Enemies of free speech feel emboldened
Don Brash letter to free speech coalition supporters
Tomorrow I was due to speak to members of Massey University’s Politics Society in Palmerston North. I was invited by the group two and a half months ago to speak about my experience as Leader of the National Party.
This morning, the University’s Vice-Chancellor Jan Thomas announced the University has cancelled the booking due to “security concerns”, my involvement with Hobson’s Pledge, and my views on Māori wards on councils, which she says “come dangerously close to hate speech” and fail to recognise “the values of a Tiriti o Waitangi-led organisation”.
She also references my “support” of Lauren Southern and Stefan Molyneux (which was in fact merely support of their right to speak, not an endorsement of their views).
I believe the Vice-Chancellor’s position is a disgraceful contradiction of publicly-funded universities’ role in hosting robust debate and the free exchange of ideas.
On Thursday night I am scheduled to take part in a debate at the University of Auckland. We now fear that the University of Auckland too will give in to the vocal minority. The University must commit to providing a secure environment for free speech, lest it spark a domino effect that will wipe away the long-standing tradition of free expression on university campuses.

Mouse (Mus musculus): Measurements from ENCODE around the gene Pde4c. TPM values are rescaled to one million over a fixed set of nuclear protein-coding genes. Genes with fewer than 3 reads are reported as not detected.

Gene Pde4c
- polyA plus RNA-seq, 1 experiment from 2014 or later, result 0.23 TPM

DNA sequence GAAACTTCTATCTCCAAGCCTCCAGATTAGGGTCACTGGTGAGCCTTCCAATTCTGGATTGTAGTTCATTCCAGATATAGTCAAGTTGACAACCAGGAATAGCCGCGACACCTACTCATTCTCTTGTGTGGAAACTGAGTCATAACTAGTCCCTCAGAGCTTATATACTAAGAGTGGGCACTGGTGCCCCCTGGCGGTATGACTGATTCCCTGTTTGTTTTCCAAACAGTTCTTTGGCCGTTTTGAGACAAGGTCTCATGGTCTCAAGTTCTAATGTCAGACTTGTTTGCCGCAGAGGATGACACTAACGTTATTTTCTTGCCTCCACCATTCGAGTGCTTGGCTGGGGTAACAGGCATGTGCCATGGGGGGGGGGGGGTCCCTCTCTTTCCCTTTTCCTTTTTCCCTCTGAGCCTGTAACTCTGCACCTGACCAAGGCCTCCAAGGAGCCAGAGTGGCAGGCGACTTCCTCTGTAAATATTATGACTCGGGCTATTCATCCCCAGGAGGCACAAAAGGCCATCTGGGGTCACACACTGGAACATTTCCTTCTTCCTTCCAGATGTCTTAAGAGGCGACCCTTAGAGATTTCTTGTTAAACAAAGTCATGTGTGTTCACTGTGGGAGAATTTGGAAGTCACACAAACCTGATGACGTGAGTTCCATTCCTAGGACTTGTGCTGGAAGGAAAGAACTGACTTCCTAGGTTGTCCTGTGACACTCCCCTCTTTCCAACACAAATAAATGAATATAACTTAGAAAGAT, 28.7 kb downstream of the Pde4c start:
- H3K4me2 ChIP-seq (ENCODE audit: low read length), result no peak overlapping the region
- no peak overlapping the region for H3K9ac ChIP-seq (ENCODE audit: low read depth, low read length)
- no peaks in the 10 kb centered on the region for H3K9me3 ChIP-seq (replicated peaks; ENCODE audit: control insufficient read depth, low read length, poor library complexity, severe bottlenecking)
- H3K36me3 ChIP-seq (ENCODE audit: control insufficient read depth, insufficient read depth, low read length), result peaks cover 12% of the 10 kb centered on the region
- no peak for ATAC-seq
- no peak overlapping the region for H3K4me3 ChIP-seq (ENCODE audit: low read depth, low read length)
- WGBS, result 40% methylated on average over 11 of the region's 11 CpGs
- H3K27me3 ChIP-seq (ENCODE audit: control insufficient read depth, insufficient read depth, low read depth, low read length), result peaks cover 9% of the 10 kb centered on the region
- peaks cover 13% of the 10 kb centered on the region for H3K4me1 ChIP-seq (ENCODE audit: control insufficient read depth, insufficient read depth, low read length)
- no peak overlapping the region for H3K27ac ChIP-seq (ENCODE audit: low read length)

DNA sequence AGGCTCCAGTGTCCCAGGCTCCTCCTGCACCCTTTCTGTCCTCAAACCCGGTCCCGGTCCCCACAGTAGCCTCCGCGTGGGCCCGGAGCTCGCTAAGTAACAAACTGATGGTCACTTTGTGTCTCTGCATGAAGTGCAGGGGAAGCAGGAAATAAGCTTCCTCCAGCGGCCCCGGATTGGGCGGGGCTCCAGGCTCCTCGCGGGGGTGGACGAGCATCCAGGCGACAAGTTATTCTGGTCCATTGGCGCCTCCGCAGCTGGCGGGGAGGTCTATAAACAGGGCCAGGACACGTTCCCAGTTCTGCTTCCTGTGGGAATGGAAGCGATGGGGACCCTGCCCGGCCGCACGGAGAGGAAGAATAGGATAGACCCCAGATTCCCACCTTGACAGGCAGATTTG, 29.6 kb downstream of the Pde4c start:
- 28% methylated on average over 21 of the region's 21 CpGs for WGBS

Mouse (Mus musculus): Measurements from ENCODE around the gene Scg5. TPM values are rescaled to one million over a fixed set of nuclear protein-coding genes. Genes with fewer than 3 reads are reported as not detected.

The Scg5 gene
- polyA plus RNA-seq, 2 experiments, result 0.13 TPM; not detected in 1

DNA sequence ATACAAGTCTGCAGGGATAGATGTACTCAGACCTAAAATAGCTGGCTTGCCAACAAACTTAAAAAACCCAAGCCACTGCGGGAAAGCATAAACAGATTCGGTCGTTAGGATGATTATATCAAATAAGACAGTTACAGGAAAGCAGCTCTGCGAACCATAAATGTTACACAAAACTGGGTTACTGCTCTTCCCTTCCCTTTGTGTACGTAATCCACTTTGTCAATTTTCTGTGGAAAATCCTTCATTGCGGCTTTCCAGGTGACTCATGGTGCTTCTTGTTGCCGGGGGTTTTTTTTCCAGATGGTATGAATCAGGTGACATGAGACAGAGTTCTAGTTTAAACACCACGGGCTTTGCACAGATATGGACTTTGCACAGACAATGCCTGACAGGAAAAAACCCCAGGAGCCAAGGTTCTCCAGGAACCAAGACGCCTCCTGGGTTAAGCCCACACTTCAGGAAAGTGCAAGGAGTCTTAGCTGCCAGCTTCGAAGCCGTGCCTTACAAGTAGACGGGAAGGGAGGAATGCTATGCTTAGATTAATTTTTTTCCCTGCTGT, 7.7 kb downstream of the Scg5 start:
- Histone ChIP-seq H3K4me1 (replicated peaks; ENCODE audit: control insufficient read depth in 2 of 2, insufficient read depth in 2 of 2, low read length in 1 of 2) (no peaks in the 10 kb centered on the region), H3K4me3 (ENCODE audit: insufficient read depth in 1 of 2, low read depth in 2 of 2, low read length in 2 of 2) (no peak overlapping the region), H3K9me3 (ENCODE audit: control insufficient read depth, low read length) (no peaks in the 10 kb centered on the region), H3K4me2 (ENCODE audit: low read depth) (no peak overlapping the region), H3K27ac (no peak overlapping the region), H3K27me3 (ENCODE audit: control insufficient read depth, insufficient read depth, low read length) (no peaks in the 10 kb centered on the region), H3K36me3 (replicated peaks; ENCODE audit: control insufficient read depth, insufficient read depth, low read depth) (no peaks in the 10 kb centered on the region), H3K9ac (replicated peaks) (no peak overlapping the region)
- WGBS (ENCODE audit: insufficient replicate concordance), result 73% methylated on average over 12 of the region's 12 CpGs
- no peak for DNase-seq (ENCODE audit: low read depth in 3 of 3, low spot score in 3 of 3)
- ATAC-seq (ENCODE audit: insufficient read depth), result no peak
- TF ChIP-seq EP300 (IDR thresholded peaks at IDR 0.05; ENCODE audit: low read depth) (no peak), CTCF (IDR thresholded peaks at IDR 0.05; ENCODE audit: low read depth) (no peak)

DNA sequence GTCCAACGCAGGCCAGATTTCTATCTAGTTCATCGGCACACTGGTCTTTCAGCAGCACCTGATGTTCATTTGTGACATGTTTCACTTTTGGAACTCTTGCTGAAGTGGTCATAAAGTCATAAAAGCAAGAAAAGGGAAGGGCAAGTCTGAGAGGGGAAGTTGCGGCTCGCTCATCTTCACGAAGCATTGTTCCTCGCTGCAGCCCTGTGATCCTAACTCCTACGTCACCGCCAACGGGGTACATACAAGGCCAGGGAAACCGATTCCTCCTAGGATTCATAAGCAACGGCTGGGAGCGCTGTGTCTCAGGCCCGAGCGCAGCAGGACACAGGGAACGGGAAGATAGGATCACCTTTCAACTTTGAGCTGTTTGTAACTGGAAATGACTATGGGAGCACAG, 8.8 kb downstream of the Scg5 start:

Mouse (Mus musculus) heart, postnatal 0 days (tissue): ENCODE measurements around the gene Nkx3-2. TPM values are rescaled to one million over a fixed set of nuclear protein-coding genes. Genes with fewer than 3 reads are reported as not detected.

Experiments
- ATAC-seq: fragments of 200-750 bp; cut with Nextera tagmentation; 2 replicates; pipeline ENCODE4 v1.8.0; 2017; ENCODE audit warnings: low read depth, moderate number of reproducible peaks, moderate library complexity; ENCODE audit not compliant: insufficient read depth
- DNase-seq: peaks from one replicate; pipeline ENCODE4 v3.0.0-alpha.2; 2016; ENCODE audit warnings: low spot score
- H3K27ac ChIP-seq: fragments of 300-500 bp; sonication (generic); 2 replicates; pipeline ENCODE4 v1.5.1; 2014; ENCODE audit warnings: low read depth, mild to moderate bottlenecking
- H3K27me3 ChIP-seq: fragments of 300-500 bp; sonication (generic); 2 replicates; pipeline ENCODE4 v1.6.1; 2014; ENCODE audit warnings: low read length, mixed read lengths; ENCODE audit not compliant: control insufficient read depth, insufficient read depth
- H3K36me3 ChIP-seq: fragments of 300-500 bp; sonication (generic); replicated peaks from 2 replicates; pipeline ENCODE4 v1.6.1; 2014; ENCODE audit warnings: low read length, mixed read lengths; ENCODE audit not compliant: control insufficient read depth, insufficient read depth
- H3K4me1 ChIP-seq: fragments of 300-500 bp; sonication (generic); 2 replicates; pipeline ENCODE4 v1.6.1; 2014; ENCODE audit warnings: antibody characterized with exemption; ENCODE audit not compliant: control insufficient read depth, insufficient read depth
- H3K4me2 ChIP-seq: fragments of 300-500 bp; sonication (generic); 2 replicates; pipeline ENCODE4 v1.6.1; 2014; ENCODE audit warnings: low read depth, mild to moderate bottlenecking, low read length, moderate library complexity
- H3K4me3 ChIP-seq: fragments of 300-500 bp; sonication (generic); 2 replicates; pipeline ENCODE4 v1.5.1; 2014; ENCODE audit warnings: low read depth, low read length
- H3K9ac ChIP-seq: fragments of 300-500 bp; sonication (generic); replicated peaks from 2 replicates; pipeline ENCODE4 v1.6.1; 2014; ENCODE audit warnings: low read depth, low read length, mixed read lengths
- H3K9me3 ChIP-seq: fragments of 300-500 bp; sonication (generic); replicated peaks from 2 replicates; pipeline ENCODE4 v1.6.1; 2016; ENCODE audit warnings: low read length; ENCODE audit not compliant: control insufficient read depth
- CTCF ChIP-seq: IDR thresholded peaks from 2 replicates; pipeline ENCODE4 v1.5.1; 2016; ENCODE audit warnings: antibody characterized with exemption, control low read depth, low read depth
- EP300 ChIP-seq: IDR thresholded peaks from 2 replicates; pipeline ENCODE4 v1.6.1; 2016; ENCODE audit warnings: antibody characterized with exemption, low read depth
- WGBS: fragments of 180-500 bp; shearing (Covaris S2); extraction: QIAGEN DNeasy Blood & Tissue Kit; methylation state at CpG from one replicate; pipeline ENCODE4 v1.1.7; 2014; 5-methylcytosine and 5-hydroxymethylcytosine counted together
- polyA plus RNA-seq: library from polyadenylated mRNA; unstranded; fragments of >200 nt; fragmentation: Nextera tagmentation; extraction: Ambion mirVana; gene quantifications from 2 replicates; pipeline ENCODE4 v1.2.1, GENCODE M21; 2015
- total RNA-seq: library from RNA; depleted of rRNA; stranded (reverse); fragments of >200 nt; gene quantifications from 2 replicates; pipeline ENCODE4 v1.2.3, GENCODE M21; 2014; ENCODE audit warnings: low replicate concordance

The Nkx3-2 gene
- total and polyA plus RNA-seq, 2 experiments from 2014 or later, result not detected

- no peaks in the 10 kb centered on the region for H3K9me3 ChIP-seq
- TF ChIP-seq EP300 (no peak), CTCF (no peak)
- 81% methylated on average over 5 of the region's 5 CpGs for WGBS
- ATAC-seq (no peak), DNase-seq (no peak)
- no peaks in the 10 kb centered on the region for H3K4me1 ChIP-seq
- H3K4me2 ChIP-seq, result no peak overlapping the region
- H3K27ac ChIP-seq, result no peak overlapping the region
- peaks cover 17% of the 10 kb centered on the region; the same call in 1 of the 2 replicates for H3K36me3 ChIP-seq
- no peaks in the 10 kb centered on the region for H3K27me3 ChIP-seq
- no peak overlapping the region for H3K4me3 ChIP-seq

These issues are not going away, and nor are they limited to university campuses. The following visits from international speakers are now all vulnerable to the “thug’s veto”, by which anyone can shut down speech they disagree with by threatening violent protest:
Douglas Murray, Aotea Centre, August 17
• Nigel Farage, SkyCity, September 4
• Pauline Hanson, venue TBC, November
• Jordan Peterson, venue TBC, February
It is clear that the thugs have been emboldened by Auckland Council’s capitulation to protesters of the Southern/Molyneux event. This is why we are continuing our fight to defend free speech.
Thank you for your support,
Free Speech Coalition